Dail is a contemporary maker who began making baskets in 1990 but whose most recent work is more sculptural, a vehicle for ideas, especially about line and depth, light and shadow. There are two strands to her work. The first is geometry and mathematics, the second is a sense of place. Dail has a degree in Geography and the baskets she makes are constructed as 3D contour relief maps are built, starting with a regular grid and drawing on contour lines that form the curves of the container.
Many of her baskets refer to, and contain elements of, a particular landscape. Dailʼs baskets are constructed rather than woven and the stacked willow grids cast shadows that are as significant as the containers themselves. She has exhibited all over the world and has work in many public collections including those of the Crafts Council, the Fitzwilliam Museum in Cambridge and the Walker Art Gallery in Liverpool. In 2009 Dail undertook a commission at Plymouth City Museum and Art Gallery called Labelled, an installation of 500 enamelled labels designed to draw attention to species diversity and conservation.
James Crowden is an author and poet living in Somerset. Born in Plymouth in 1954, he was raised on the western edge of Dartmoor. After serving in the army and travelling widely in Eastern Turkey, Iran, Afghanistan and north west India, he spent a winter on the northern side of the Himalaya, in the remote Zangskar Valley in Ladakh. It was from this experience that he developed a lifelong interest in agriculture and Buddhism.
For the last 20 years James has worked in North Dorset and South Somerset as a shepherd, sheep shearer, cider maker and forester. The choice of manual work was deliberate and gave him a deeper understanding of the landscape. James has now retired from working on the land and is writing full time. Over the last few years he has worked on many different projects, in particular with Common Ground.
In 1999 James was made their Apple Day Poet Laureate and subsequently wrote a libretto for an environmental opera called The Silver Messenger. This was part of Common Ground’s three year Confluence Project with the composer Karen Wimhurst on the River Stour in Dorset.
James has worked on several recording projects for Year of the Artist and Somerset. Now, as well as working on Foot & Mouth poetry with Devon photographer Chris Chapman. James’ books include ‘Waterways’, commissioned by the National Trust about rivers and canals in England, Wales and Northern Ireland, and more recently ‘Ciderland’, which traces the long history of cider-making in the South West.
Pauline Rook is a professional photographer who lives and works in Somerset. She specialises in portraiture but is equally well known for her rural documentary work. She has a small studio in Lopen but prefers to work on location. Her professional work began in the black and white darkroom and this experience is still a major influence on her work. She has a background in farming and this is reflected in her photographic work. Pauline has won many professional awards and her work has been published in a number of books and magazines.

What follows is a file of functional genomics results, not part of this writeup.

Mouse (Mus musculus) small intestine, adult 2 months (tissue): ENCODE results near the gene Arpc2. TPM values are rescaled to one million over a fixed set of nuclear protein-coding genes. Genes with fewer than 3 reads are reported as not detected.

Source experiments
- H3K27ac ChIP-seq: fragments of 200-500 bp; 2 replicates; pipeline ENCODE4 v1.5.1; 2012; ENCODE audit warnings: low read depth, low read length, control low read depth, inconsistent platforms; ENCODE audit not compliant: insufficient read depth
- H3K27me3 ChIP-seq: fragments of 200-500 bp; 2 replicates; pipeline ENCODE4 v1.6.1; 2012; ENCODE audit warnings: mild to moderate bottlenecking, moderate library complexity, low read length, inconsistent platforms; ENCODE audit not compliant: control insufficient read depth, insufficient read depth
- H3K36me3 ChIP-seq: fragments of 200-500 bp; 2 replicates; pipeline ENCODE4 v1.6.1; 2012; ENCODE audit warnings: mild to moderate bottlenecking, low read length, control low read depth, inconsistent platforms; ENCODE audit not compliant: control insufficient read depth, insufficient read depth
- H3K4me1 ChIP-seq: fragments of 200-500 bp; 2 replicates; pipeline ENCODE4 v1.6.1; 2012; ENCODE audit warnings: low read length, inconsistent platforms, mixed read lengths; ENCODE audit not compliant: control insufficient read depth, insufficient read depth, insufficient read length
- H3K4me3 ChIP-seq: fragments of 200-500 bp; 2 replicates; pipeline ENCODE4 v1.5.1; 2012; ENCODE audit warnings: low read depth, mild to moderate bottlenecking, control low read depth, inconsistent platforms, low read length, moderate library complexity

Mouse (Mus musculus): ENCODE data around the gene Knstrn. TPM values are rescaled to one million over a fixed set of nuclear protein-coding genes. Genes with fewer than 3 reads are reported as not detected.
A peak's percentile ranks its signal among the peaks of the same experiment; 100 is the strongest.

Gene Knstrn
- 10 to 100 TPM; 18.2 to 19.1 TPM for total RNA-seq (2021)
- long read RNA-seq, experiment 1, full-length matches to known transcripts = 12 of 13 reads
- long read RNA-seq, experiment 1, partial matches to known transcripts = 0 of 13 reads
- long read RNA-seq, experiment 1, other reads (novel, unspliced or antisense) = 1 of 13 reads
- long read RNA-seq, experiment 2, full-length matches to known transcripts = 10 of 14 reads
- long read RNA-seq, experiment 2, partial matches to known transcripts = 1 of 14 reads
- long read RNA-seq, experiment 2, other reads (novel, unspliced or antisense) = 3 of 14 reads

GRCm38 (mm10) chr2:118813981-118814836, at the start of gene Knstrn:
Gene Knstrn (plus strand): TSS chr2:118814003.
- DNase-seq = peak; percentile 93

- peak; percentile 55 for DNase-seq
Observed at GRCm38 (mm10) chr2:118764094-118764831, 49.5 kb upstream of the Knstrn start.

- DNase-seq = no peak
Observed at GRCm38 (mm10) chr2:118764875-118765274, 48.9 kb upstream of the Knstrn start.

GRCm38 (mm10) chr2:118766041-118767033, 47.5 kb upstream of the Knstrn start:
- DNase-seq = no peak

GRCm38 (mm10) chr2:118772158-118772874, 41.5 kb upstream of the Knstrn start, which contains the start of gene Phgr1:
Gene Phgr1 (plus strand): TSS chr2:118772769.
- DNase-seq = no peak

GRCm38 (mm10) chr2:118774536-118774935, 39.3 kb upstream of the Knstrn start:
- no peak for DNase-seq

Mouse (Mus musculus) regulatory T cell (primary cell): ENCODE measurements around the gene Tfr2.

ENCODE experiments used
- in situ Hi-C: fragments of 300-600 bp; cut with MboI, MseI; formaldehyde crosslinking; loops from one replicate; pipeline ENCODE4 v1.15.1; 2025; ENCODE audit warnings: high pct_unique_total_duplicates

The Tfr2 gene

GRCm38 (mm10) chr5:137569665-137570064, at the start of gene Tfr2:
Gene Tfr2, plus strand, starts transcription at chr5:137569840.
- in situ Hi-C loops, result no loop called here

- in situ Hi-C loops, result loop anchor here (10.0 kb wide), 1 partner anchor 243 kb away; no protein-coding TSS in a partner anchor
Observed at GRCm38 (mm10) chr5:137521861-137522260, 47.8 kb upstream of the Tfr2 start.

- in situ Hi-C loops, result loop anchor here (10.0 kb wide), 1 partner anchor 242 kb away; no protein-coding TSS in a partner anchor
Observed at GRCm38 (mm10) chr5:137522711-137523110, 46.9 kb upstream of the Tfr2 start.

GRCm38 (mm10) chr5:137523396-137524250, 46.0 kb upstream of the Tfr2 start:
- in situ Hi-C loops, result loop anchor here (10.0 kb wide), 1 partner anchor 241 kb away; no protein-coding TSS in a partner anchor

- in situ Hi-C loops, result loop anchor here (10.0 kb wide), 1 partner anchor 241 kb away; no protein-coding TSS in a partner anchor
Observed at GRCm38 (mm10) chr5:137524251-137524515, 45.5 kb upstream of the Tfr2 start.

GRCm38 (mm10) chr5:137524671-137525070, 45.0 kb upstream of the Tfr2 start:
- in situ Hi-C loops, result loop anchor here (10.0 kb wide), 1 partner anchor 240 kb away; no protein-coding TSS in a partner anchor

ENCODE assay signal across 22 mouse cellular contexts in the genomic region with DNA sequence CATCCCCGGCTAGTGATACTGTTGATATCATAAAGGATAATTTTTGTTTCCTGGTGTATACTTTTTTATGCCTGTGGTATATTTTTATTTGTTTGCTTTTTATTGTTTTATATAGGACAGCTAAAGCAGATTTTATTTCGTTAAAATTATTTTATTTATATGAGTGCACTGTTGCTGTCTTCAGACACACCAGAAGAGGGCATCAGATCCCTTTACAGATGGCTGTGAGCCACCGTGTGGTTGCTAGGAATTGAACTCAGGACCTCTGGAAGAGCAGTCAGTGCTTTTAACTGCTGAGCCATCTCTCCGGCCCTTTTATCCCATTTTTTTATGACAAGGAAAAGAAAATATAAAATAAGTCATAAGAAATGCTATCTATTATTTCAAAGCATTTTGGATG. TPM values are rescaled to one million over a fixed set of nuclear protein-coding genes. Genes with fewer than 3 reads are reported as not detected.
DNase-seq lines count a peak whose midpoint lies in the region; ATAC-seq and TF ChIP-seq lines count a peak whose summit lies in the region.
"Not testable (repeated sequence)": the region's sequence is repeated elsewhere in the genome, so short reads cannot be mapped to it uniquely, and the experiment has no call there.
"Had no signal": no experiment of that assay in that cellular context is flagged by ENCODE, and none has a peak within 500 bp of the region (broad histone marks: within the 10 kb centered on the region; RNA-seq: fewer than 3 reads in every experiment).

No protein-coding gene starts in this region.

How to get to the Symposium
The Symposium will be held at The Blackdown Healthy Living Centre, Riverside, Hemyock, Devon, EX15 5SH.
From the M5:
Leave the M5 at junction 26 (Wellington), pass under the motorway and leave the M5 roundabout heading west for Wellington. After a few hundred yards, at the next roundabout, turn left (Exeter A38). Continue South along the A38 for about a mile, take 3rd turning left (sign posted Hemyock). Continue East on this main route under the M5, through Ford Street and up to the top of the Blackdown Hills. Turn right at the crossroads (sign posted Hemyock), along the top of the hill. After almost 1 mile, at the bend near Simonsburrow, turn left (sign-posted Hemyock). Follow this road south along the ridge, down the hill into the village. Take the left turn for Lower Millhayes, The Healthy Living Centre is situated on the right off Lower Millhayes.
From the A303:
Detail: Travel south-west along the A303 past the Ilminster and A358 roundabout. Continue on the A303 for about 4 miles. The A303 climbs a hill, there is a bend to the right followed by a garage on the right. Soon there is a bend to the left. After about ½ mile, turn right just past the public house, sign-posted Buckland St Mary. Keep on this road as it curves gently west around the top of the Blackdown Hills. (Do not turn left to Buckland St Mary!). At each junction, keep straight on. Castle Neroche (Iron Age) and Staple Hill Forest will pass on your right. After about 4½ miles, near Holman Clavel, follow the right fork to the junction and then right, past the inn on the left. After about ½ mile, near Culmhead, cross straight over the major road, near the telephone box. Follow the ridge road west between the magnificent beech trees. After about 5 miles, at the bend near Simonsburrow, turn left (sign-posted Hemyock). Follow this road south along the ridge, down the hill into the village. Take the left turn for Lower Millhayes, The Healthy Living Centre is situated on the right off Lower Millhayes.